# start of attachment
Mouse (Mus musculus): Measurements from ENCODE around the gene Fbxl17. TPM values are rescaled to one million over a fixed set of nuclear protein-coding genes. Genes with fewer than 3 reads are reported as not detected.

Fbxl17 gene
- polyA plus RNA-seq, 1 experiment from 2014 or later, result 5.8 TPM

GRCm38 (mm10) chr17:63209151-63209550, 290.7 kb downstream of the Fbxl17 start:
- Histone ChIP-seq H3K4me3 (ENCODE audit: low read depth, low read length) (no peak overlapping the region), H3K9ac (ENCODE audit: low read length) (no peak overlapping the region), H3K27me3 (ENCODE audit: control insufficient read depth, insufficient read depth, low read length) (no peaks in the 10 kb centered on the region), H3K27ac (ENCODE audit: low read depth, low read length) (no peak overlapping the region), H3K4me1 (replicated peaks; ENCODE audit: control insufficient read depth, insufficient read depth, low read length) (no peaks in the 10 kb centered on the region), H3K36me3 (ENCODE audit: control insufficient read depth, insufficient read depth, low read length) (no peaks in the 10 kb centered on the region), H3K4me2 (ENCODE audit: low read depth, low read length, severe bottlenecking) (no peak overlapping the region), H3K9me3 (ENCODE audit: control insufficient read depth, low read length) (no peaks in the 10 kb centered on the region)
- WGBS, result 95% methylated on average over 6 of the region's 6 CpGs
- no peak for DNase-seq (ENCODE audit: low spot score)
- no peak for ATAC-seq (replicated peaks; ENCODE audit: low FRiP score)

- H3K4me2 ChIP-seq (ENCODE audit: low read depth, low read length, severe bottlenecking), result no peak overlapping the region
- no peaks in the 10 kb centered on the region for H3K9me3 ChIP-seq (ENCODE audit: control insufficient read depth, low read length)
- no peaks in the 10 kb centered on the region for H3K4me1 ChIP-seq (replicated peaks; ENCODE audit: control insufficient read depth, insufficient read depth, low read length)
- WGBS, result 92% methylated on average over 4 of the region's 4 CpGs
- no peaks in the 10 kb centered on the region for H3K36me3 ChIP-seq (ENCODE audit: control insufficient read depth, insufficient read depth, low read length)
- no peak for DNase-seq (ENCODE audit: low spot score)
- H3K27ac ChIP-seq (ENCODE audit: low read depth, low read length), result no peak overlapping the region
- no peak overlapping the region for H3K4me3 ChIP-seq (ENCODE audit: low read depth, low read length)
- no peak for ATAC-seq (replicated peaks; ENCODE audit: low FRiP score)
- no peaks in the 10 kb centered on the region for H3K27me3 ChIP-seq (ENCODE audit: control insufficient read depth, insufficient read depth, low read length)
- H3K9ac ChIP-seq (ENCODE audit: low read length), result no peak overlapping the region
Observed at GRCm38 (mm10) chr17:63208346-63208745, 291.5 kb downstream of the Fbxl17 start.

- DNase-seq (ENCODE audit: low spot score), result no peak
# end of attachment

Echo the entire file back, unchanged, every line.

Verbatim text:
Mouse (Mus musculus): Measurements from ENCODE around the gene Fbxl17. TPM values are rescaled to one million over a fixed set of nuclear protein-coding genes. Genes with fewer than 3 reads are reported as not detected.

Fbxl17 gene
- polyA plus RNA-seq, 1 experiment from 2014 or later, result 5.8 TPM

GRCm38 (mm10) chr17:63209151-63209550, 290.7 kb downstream of the Fbxl17 start:
- Histone ChIP-seq H3K4me3 (ENCODE audit: low read depth, low read length) (no peak overlapping the region), H3K9ac (ENCODE audit: low read length) (no peak overlapping the region), H3K27me3 (ENCODE audit: control insufficient read depth, insufficient read depth, low read length) (no peaks in the 10 kb centered on the region), H3K27ac (ENCODE audit: low read depth, low read length) (no peak overlapping the region), H3K4me1 (replicated peaks; ENCODE audit: control insufficient read depth, insufficient read depth, low read length) (no peaks in the 10 kb centered on the region), H3K36me3 (ENCODE audit: control insufficient read depth, insufficient read depth, low read length) (no peaks in the 10 kb centered on the region), H3K4me2 (ENCODE audit: low read depth, low read length, severe bottlenecking) (no peak overlapping the region), H3K9me3 (ENCODE audit: control insufficient read depth, low read length) (no peaks in the 10 kb centered on the region)
- WGBS, result 95% methylated on average over 6 of the region's 6 CpGs
- no peak for DNase-seq (ENCODE audit: low spot score)
- no peak for ATAC-seq (replicated peaks; ENCODE audit: low FRiP score)

- H3K4me2 ChIP-seq (ENCODE audit: low read depth, low read length, severe bottlenecking), result no peak overlapping the region
- no peaks in the 10 kb centered on the region for H3K9me3 ChIP-seq (ENCODE audit: control insufficient read depth, low read length)
- no peaks in the 10 kb centered on the region for H3K4me1 ChIP-seq (replicated peaks; ENCODE audit: control insufficient read depth, insufficient read depth, low read length)
- WGBS, result 92% methylated on average over 4 of the region's 4 CpGs
- no peaks in the 10 kb centered on the region for H3K36me3 ChIP-seq (ENCODE audit: control insufficient read depth, insufficient read depth, low read length)
- no peak for DNase-seq (ENCODE audit: low spot score)
- H3K27ac ChIP-seq (ENCODE audit: low read depth, low read length), result no peak overlapping the region
- no peak overlapping the region for H3K4me3 ChIP-seq (ENCODE audit: low read depth, low read length)
- no peak for ATAC-seq (replicated peaks; ENCODE audit: low FRiP score)
- no peaks in the 10 kb centered on the region for H3K27me3 ChIP-seq (ENCODE audit: control insufficient read depth, insufficient read depth, low read length)
- H3K9ac ChIP-seq (ENCODE audit: low read length), result no peak overlapping the region
Observed at GRCm38 (mm10) chr17:63208346-63208745, 291.5 kb downstream of the Fbxl17 start.

- DNase-seq (ENCODE audit: low spot score), result no peak